Fo Guang Shan Monastery: Taiwan's Largest Buddhist Monastery

By Candice SongUpdated Oct. 1, 2021

Fo Guang Shan Monastery provides you with a restful respite from the hustle and bustle of the nearby city. The grounds are beautiful with none like them in the world. One intriguing element of this monastery is the 400-foot, gold statue of Buddha.

If you love history and culture Fo Guang Shan Monastery is a wonderful location for you to visit, particularly if you enjoy unique locations, want to take beautiful photographs, like to walk, enjoy seeing Buddhist statues, and are willing to respect the culture and beliefs of other people.

The monastery has a different feel than the rest of the area in that it's very peaceful and restful, so it could be a nice break from the rest of your trip.

About the Monastery

Fo Guang Shan Monastery, which means "Buddha's Light Mountain," is the largest Buddhist monastery in Taiwan and is part of the international Chinese Mahayana Buddhist order, with more than 200 chapters around the world.

It's also part of one of the largest charities in Taiwan. When you visit it, you'll see some of the nation's largest temples, a museum, a meditation center and a university. The area is peaceful, surrounded by green forests and interspersed with 10,000 beautiful Buddhist statues.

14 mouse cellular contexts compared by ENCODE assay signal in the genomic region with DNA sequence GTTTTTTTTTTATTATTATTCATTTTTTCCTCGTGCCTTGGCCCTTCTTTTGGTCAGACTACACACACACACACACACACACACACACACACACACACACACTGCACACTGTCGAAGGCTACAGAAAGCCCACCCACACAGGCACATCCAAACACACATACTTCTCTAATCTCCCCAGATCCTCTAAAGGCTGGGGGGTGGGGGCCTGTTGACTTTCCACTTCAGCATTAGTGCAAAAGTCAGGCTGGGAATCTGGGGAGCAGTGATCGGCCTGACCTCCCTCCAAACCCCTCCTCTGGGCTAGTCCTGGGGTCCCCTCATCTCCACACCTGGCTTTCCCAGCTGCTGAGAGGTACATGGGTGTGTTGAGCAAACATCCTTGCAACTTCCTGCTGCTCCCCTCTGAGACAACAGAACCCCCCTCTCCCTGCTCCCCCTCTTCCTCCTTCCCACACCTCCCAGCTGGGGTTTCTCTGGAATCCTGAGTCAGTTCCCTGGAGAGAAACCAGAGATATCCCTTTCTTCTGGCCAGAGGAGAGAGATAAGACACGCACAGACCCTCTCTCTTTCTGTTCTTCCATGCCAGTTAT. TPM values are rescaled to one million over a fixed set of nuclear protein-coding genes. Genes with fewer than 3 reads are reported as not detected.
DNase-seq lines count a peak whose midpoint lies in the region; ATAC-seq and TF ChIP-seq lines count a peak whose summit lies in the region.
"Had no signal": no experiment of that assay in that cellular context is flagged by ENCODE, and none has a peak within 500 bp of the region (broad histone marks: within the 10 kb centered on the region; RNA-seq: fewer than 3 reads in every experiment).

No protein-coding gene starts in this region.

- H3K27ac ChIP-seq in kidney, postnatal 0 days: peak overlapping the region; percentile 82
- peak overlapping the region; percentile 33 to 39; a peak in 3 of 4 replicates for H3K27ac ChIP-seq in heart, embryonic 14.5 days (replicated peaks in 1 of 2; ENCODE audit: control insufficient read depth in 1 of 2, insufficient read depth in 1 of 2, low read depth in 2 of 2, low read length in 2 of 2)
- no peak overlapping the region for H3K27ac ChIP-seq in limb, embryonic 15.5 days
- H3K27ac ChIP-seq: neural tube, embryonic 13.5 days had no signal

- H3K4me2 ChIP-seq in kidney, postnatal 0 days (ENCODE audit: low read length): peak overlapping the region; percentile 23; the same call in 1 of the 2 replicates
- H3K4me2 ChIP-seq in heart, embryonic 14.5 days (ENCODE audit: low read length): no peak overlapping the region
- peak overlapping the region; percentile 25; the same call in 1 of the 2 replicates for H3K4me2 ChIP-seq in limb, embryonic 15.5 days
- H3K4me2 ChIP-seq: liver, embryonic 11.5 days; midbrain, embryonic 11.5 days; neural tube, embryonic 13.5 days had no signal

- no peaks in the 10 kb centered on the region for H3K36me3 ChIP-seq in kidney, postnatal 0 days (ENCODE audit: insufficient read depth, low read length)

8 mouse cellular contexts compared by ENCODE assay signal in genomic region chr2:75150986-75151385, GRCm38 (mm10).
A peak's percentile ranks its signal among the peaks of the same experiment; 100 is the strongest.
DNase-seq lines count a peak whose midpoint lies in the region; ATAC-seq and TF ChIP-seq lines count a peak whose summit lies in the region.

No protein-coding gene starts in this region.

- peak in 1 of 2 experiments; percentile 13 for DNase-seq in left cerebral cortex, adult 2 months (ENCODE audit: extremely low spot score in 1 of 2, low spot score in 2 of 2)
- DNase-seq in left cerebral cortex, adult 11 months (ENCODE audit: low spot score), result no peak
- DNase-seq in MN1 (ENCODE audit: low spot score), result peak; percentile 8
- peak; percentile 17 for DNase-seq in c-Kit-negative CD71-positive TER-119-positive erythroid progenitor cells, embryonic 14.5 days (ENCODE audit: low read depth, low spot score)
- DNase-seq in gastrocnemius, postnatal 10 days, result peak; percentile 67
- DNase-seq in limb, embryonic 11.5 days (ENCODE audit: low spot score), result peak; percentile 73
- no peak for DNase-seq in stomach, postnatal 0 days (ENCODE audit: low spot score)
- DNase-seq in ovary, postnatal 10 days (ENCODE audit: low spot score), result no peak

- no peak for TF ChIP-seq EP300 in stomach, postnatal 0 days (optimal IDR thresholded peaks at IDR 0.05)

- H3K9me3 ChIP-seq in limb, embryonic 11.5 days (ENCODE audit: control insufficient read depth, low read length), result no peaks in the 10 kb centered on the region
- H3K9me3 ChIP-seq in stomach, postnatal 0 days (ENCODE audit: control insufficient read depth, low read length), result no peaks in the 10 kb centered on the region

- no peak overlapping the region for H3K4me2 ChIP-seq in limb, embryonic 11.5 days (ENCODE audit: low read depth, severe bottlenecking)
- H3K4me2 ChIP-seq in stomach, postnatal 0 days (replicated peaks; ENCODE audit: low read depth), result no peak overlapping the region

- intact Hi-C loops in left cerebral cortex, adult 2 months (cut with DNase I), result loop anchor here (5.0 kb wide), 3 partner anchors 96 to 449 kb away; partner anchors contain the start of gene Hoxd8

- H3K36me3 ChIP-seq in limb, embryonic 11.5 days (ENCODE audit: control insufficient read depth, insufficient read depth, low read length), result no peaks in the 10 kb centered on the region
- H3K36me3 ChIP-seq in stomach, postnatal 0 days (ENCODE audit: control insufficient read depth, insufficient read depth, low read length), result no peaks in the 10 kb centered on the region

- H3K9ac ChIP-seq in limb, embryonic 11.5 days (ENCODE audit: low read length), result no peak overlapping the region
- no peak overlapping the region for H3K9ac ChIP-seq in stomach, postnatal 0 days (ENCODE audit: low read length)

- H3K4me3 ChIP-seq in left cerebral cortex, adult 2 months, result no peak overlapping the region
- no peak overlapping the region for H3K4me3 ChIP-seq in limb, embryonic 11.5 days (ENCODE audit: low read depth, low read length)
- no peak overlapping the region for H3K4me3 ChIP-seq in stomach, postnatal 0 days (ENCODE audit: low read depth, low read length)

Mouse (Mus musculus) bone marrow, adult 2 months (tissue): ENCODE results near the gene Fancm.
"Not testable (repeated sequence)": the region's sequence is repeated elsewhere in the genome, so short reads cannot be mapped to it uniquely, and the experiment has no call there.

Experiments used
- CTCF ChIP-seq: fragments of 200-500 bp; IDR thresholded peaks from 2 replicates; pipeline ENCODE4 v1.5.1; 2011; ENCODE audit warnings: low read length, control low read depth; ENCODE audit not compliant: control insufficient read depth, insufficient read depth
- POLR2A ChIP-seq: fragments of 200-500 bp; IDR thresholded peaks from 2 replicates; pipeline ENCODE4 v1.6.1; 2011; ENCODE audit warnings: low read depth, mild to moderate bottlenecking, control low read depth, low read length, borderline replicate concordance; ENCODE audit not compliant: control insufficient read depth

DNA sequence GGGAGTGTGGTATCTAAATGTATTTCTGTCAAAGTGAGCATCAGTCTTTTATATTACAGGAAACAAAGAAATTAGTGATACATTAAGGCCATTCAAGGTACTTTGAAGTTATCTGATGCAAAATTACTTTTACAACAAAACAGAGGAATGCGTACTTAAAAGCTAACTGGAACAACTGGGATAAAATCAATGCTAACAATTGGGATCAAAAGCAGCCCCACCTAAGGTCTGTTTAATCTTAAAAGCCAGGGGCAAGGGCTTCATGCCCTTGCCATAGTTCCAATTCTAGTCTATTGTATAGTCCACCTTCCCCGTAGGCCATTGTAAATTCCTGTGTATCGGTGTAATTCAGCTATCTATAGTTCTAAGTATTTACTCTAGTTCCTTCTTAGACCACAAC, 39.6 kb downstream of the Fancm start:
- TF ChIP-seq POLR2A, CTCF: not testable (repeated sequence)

The structure is relatively new, they first started building it in 1967. Outside of the main temple, several smaller temples, including the Great Hero Hall, were built.

How to Get There

The temple is located just outside Kaohsiung, the second largest city in Taiwan, near Tashu Village. Kaohsiung is located in southwestern Taiwan. You can drive on your own or take the Kaohsiung bus bound for Qishan, Meinong, Liugui or Jiaxian to Fo Guang Shan Monastery.

If you drive take the National Highway 1 to the Qishan Interchange, turn onto County Road 186 to Linkou, then take Provincial Highway 31 via Linkou Bridge the rest of the way to the monastery.

When You Go

When you go to the monastery, be prepared for a unique cultural and religious experience. Be wiling to respect any monastics you might meet and respect the locals who strongly believe in their faith.

Dress appropriately, which includes being modest by not showing your legs or baring your arms and bringing a head scarf to wear if you are a women. Cover yourself at least to the knees. In Buddhist temples, you're expected to take off your shoes, so consider wearing slip-ons that you can easily take on and off.

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